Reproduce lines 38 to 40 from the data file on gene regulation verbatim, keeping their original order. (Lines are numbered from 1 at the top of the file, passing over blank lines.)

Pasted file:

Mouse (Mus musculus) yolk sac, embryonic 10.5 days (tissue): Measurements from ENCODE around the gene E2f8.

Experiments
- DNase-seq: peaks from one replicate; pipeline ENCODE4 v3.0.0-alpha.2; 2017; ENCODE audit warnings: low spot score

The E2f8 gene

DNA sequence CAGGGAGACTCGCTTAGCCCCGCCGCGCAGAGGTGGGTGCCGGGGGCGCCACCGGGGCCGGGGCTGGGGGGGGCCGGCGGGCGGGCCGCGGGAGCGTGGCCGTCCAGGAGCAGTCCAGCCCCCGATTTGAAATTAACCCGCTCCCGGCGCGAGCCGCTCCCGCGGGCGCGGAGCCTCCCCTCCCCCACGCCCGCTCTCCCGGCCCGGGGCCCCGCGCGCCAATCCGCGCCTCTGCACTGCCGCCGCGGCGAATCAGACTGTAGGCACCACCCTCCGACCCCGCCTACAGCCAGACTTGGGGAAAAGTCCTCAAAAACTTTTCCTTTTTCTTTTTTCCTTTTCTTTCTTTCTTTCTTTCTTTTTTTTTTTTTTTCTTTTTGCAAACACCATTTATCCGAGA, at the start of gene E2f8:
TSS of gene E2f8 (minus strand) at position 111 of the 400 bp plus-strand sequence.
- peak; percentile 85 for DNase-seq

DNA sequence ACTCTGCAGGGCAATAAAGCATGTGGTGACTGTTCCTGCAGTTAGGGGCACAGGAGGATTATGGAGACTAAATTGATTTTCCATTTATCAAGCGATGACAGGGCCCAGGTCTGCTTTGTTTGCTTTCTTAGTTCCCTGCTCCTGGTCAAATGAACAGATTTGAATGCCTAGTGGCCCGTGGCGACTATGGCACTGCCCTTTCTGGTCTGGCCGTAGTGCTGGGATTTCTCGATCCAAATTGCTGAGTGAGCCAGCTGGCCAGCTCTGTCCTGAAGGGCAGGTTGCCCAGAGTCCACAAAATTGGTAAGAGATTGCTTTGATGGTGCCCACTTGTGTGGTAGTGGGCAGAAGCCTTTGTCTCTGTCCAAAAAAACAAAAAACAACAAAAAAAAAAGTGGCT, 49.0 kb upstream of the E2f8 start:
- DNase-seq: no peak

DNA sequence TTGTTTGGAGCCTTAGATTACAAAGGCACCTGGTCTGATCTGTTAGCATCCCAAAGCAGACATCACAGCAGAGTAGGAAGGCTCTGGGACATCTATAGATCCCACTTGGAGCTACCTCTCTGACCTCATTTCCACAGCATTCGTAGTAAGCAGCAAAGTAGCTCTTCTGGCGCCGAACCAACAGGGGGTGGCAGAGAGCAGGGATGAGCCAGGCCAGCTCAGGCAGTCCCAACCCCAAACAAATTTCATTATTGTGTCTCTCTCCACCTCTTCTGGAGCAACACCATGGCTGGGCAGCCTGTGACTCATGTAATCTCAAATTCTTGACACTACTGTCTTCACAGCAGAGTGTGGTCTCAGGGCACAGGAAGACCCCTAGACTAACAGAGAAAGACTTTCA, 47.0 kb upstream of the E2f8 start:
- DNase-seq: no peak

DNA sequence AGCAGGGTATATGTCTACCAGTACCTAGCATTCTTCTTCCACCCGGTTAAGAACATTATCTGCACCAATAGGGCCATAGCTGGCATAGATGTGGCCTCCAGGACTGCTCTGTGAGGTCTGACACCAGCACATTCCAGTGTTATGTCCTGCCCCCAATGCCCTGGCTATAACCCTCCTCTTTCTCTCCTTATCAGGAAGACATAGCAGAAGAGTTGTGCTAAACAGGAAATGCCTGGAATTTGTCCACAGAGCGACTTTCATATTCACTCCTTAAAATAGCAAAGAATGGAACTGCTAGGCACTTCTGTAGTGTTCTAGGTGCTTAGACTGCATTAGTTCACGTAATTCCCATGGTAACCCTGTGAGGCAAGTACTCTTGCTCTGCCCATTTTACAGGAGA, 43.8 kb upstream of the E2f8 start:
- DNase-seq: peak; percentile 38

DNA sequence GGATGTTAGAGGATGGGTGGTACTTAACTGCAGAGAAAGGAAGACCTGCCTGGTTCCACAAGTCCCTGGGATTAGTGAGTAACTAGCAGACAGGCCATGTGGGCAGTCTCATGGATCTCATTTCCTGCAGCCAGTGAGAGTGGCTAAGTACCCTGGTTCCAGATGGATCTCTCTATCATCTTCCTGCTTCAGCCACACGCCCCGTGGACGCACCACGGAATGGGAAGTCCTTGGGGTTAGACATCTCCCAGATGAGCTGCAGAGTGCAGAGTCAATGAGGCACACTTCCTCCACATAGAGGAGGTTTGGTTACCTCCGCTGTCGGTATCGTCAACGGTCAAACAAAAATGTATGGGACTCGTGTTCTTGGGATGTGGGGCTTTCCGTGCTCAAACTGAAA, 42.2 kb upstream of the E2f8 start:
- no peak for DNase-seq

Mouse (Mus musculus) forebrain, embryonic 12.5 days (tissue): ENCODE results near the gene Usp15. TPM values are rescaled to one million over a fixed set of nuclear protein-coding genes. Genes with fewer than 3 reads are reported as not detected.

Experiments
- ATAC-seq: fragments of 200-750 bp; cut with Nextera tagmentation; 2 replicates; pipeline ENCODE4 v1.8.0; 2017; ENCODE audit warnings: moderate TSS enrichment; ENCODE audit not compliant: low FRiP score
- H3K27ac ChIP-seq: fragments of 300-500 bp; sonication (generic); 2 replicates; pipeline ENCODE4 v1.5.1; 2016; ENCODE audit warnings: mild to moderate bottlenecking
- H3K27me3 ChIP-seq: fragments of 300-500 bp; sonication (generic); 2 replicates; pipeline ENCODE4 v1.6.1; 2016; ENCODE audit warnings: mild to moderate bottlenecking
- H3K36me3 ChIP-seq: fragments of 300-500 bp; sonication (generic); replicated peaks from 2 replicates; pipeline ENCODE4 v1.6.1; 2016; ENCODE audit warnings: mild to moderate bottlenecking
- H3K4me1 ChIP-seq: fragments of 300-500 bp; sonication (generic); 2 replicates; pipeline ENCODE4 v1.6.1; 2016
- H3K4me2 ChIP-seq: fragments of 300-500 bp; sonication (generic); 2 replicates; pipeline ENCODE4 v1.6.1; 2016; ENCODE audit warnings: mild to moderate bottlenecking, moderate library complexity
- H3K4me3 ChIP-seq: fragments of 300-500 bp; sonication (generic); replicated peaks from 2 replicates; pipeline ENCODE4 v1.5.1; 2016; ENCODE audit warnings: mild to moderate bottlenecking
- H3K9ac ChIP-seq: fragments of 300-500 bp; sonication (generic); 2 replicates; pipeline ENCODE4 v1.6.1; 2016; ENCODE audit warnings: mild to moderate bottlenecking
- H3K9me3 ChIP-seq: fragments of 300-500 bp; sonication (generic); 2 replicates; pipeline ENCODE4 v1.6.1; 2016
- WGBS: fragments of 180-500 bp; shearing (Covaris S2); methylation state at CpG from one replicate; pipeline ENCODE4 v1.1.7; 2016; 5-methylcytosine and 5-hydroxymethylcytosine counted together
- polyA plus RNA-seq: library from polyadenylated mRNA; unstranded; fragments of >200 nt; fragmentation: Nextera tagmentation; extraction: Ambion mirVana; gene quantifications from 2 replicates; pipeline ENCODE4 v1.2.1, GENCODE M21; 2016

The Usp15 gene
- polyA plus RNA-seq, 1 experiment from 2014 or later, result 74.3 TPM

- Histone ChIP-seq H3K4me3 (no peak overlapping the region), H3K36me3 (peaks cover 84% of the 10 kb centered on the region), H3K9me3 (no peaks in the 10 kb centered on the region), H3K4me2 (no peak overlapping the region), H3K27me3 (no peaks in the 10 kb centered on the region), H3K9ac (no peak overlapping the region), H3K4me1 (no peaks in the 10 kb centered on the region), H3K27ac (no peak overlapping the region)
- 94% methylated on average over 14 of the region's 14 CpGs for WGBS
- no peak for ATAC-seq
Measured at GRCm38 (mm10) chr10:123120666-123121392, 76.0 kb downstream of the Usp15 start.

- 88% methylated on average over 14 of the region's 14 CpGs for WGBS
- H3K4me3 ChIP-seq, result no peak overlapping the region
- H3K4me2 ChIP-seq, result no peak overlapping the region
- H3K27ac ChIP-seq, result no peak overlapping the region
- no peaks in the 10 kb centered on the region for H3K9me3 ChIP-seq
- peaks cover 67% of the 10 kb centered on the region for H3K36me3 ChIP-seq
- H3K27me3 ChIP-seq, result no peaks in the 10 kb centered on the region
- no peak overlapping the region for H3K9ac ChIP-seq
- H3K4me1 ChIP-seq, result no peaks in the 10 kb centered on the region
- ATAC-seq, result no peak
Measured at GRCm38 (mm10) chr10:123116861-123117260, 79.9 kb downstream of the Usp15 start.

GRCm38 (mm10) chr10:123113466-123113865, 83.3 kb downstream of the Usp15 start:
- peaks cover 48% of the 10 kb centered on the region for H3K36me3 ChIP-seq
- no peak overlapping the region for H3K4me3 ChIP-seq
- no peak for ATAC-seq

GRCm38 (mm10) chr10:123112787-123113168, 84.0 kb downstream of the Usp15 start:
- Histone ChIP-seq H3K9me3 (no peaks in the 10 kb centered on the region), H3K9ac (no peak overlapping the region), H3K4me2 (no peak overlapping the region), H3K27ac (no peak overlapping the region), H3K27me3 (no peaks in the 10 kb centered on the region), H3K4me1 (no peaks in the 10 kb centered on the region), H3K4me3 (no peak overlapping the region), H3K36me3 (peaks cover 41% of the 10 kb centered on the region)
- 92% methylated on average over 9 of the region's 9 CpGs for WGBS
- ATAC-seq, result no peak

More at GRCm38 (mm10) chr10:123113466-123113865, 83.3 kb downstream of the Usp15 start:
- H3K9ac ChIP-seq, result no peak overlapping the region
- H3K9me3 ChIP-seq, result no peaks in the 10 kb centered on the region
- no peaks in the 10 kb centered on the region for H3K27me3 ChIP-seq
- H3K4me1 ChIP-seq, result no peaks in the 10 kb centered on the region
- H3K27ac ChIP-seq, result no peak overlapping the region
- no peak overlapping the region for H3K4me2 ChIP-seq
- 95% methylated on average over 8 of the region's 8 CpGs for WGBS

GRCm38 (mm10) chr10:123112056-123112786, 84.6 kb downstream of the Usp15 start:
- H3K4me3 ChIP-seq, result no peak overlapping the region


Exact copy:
- H3K27ac ChIP-seq, result no peak overlapping the region
- no peaks in the 10 kb centered on the region for H3K9me3 ChIP-seq
- peaks cover 67% of the 10 kb centered on the region for H3K36me3 ChIP-seq